Well, that’s not entirely true. As Dan Handelman of Portland Copwatch noted on Saturday night, in the 99 days between when Portland police killed Patrick Kimmons and Gladen, they “were involved in seven deadly force incidents, which is more than any single entire year since James Chasse was killed in 2006.” Chasse was murdered by Portland police while experiencing a mental crisis.
The Settlement Agreement between the City of Portland and the Department of Justice was supposed to reign in police violence. It has not. After a long series of meetings by a toothless Community Oversight Advisory Board, which absurdly included members of the PPB, little has changed
Frances O’Halloran, whose son grew up with Keaton Otis, wondered how long it would be before Portland’s leaders began holding the PPB accountable. “What is most obnoxious to me,” she said, “is that the City leaders can continue to pretend like they don’t see. There’s community outcry after community outcry, and I’ve seen community outcry for 50 years now, and they’re still pretending like they need more data, more information, more whatever, when they already know what’s going on.”
Christina noted a similar lack of progress–along with resilience in the face of its paucity–stating, “PPB has not taken any steps whatsoever with their officers, with their reactions to these killings, with the way they handle protesters. And I’m really tired of it. It’s amazing that we’re still out here, and it says a lot about our community here.”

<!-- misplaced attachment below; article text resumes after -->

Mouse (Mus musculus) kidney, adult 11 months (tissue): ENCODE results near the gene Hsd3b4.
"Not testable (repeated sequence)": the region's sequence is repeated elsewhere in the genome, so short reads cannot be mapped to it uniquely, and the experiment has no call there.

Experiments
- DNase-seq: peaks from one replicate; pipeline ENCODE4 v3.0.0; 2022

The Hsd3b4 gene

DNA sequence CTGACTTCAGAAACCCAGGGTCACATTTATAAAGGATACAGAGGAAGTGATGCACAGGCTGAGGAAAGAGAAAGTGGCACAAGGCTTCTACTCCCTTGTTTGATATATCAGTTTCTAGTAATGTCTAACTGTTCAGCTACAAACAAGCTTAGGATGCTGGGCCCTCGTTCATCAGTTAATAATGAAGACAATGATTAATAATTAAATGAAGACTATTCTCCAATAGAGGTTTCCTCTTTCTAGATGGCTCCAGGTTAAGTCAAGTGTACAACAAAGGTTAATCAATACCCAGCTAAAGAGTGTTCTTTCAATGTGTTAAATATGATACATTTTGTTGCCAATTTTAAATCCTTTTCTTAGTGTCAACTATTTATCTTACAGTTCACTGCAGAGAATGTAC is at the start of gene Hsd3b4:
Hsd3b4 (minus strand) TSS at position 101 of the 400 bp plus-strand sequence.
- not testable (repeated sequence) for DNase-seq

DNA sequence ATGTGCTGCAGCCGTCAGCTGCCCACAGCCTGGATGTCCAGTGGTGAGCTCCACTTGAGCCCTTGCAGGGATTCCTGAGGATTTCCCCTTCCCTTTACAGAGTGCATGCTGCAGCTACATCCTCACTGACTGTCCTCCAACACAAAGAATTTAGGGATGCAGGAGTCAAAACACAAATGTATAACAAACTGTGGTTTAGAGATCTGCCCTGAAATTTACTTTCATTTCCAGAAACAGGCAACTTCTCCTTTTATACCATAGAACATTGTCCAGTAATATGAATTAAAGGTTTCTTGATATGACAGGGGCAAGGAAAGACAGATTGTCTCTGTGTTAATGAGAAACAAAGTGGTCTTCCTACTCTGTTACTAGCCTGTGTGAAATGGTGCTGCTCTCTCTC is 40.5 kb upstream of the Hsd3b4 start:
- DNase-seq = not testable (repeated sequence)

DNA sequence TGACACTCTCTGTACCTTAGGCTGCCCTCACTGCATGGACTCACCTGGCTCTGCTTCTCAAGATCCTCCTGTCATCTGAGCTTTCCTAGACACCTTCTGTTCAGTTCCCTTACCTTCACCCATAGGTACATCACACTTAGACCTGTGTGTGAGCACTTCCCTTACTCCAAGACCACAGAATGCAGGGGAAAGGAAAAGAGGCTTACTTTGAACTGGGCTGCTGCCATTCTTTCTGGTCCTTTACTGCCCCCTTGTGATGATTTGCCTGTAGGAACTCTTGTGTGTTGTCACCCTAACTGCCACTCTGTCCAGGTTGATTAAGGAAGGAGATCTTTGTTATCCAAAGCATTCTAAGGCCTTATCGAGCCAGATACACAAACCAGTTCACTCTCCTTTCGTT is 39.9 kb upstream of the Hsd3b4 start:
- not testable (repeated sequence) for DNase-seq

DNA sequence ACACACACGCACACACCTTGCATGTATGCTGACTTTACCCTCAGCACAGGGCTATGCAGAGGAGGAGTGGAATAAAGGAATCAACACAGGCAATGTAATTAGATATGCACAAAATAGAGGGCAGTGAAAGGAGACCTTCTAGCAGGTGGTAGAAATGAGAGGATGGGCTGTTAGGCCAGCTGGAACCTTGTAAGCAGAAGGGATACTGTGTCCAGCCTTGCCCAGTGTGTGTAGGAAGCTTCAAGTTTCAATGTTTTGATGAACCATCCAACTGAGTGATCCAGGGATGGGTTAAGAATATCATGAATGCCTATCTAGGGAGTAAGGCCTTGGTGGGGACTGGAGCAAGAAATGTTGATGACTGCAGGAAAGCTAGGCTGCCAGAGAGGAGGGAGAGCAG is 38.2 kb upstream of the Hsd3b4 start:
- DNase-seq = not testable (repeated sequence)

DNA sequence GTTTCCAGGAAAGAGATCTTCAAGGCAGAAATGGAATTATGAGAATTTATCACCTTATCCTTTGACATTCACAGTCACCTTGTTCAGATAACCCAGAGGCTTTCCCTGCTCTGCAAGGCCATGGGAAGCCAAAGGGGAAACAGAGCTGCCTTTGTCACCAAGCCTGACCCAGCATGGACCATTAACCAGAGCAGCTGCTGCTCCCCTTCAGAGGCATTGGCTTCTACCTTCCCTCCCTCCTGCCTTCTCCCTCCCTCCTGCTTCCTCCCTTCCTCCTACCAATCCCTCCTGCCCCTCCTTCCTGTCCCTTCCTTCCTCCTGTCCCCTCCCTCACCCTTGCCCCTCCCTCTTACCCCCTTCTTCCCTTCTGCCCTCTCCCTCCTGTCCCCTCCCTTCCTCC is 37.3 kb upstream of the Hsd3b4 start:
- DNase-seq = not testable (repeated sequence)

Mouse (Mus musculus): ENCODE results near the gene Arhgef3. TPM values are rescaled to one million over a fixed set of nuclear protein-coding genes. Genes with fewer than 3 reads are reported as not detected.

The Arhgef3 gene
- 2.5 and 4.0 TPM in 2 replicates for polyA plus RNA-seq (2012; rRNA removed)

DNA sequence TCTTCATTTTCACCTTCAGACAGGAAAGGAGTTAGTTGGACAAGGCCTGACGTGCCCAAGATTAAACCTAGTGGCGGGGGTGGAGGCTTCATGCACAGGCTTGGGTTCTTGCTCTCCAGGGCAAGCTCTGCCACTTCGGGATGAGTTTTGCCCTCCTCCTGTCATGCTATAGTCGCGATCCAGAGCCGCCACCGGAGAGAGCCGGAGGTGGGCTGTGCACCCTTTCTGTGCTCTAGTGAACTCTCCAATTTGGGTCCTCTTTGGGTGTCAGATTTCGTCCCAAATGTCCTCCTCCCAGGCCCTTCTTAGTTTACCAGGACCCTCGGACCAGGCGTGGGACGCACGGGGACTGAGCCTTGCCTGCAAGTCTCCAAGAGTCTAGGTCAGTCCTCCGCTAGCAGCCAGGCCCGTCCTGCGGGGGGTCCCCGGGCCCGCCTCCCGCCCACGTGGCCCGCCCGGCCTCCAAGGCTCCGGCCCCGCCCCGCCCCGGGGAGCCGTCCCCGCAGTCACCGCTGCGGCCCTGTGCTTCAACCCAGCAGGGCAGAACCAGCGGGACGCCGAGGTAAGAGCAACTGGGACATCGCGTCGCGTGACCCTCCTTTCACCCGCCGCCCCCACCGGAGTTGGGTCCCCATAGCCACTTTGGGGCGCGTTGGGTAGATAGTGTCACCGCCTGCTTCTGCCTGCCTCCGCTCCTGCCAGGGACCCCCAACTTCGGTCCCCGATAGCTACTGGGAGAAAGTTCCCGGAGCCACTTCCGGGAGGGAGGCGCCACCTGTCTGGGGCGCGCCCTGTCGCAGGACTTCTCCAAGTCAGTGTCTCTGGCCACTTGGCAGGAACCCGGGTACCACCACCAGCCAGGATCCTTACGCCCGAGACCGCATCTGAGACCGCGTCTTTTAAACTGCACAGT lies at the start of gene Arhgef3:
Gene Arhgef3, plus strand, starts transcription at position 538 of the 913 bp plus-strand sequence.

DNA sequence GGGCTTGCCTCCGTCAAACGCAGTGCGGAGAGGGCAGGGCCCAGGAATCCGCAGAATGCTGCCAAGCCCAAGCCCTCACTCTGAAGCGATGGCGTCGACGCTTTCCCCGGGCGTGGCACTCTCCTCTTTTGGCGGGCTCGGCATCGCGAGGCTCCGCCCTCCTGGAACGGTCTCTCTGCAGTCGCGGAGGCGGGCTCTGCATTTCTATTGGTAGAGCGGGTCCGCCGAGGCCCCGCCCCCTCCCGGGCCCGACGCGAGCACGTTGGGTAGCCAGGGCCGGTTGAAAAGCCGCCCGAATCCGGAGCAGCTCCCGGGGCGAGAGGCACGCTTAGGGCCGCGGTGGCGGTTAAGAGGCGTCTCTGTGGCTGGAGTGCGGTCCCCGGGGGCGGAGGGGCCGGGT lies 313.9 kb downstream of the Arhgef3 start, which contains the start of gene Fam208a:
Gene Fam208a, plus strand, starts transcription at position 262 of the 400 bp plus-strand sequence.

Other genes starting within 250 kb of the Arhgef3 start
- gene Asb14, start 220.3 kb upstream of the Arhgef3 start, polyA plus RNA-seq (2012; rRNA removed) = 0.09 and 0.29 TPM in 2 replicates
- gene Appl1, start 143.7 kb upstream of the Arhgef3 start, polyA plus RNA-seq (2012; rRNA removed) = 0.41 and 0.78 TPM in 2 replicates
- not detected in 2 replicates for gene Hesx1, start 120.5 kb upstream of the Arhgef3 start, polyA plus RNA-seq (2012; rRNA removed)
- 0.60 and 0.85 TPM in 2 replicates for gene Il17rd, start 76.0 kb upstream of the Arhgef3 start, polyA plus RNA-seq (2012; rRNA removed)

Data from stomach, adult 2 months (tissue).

Talking about the similarities between Gladen’s death and the deaths of so many others at the hands of the police, Elizabeth Sullivan said, “He was just a young man too. He was living in Portland for nearly a month, visiting his family. He lived on this earth 36 years. He fell asleep. He was disoriented. He didn’t have his shoes on. He soiled himself. It was last Sunday. They called the police, and the police come out. They send one lone rookie cop. No behavioral unit. And within a few minutes, he’s dead–three shots. And for what? Where’s all this money we’ve put into, you know–nine years later, the same thing. If you get a call that there is a man sleeping without shoes in the rain on somebody’s porch, you’re gonna send a cop? A lone cop, and he’s going to wake up just like magic and be like, oh sure officer, I’ll cooperate.”
Gladen’s death, by Charles Johnson’s reckoning, occurred at the intersection of people of color experiencing mental crises and being subject to the violent whims of the Portland police rather than receiving help from those equipped to handle people going through such crises. “When it’s mental health in white people,” Johnson said, “it’s why we didn’t kill you when trying to apprehend you, but if you’re a person of color, particularly a Black male, we basically had to kill you because of your mental health.”